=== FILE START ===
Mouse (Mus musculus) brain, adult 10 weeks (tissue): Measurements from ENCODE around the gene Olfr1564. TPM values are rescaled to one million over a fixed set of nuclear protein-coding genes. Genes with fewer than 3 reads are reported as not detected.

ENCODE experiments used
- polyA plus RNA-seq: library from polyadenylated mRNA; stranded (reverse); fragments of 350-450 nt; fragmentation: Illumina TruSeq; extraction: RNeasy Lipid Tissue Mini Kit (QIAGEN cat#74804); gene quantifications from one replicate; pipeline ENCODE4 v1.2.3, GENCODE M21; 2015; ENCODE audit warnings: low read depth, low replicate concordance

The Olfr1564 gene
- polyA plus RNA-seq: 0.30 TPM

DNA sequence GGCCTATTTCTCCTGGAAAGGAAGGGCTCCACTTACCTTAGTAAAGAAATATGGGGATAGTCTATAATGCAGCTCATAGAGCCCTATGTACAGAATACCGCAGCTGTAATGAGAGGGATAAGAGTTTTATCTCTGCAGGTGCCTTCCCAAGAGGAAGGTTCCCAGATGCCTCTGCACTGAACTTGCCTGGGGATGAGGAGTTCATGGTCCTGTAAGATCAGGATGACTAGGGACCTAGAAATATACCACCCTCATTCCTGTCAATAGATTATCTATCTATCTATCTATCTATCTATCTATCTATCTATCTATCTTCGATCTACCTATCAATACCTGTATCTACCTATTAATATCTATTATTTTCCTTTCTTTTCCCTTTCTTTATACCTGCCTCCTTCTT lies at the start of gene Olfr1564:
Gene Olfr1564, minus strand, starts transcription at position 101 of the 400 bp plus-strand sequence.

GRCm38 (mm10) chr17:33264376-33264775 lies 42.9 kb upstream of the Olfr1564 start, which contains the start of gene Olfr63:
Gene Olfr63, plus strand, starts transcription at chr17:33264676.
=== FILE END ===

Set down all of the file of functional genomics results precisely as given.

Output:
Mouse (Mus musculus) brain, adult 10 weeks (tissue): Measurements from ENCODE around the gene Olfr1564. TPM values are rescaled to one million over a fixed set of nuclear protein-coding genes. Genes with fewer than 3 reads are reported as not detected.

ENCODE experiments used
- polyA plus RNA-seq: library from polyadenylated mRNA; stranded (reverse); fragments of 350-450 nt; fragmentation: Illumina TruSeq; extraction: RNeasy Lipid Tissue Mini Kit (QIAGEN cat#74804); gene quantifications from one replicate; pipeline ENCODE4 v1.2.3, GENCODE M21; 2015; ENCODE audit warnings: low read depth, low replicate concordance

The Olfr1564 gene
- polyA plus RNA-seq: 0.30 TPM

DNA sequence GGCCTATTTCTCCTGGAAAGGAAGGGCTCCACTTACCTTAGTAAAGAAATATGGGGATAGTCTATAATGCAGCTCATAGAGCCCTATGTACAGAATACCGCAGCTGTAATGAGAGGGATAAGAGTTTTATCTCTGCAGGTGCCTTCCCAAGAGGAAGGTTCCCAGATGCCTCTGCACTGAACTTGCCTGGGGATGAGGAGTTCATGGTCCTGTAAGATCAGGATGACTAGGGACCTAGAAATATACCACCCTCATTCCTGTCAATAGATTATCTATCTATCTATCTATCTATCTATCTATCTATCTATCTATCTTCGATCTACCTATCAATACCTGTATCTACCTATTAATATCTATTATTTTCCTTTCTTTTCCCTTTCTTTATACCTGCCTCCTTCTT lies at the start of gene Olfr1564:
Gene Olfr1564, minus strand, starts transcription at position 101 of the 400 bp plus-strand sequence.

GRCm38 (mm10) chr17:33264376-33264775 lies 42.9 kb upstream of the Olfr1564 start, which contains the start of gene Olfr63:
Gene Olfr63, plus strand, starts transcription at chr17:33264676.